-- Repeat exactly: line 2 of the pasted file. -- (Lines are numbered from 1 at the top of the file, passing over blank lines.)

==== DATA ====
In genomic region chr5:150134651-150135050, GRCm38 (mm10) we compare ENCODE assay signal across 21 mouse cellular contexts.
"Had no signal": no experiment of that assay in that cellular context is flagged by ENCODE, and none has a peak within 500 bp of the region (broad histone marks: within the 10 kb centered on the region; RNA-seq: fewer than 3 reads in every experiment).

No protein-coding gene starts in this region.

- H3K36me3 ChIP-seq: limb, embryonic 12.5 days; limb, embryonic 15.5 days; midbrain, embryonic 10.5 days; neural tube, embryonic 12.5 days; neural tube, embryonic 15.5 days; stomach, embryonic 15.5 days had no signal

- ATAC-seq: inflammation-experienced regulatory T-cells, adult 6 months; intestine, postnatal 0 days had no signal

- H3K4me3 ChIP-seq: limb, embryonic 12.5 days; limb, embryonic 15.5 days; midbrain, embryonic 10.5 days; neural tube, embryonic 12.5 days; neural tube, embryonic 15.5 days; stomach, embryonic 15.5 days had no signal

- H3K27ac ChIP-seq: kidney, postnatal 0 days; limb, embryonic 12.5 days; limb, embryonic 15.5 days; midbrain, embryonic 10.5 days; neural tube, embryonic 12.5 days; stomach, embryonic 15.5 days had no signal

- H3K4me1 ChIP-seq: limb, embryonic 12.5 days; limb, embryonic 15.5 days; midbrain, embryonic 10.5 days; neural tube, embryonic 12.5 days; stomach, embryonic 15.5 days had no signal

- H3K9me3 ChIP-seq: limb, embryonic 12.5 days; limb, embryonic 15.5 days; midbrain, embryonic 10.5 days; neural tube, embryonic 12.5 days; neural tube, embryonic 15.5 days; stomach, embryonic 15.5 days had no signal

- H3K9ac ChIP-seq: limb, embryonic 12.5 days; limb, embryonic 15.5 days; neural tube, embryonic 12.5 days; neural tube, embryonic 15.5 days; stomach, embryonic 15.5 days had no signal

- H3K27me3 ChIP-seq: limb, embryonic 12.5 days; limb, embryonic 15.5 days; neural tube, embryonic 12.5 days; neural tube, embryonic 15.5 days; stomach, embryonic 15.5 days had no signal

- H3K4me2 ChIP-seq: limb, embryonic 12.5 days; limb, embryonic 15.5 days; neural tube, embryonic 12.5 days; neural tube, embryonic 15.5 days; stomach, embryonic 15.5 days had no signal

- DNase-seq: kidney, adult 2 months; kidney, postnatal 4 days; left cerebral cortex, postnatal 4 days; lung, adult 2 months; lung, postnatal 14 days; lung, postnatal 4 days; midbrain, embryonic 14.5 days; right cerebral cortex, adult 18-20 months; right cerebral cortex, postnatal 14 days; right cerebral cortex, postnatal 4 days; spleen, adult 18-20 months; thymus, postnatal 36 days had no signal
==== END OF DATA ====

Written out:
"Had no signal": no experiment of that assay in that cellular context is flagged by ENCODE, and none has a peak within 500 bp of the region (broad histone marks: within the 10 kb centered on the region; RNA-seq: fewer than 3 reads in every experiment).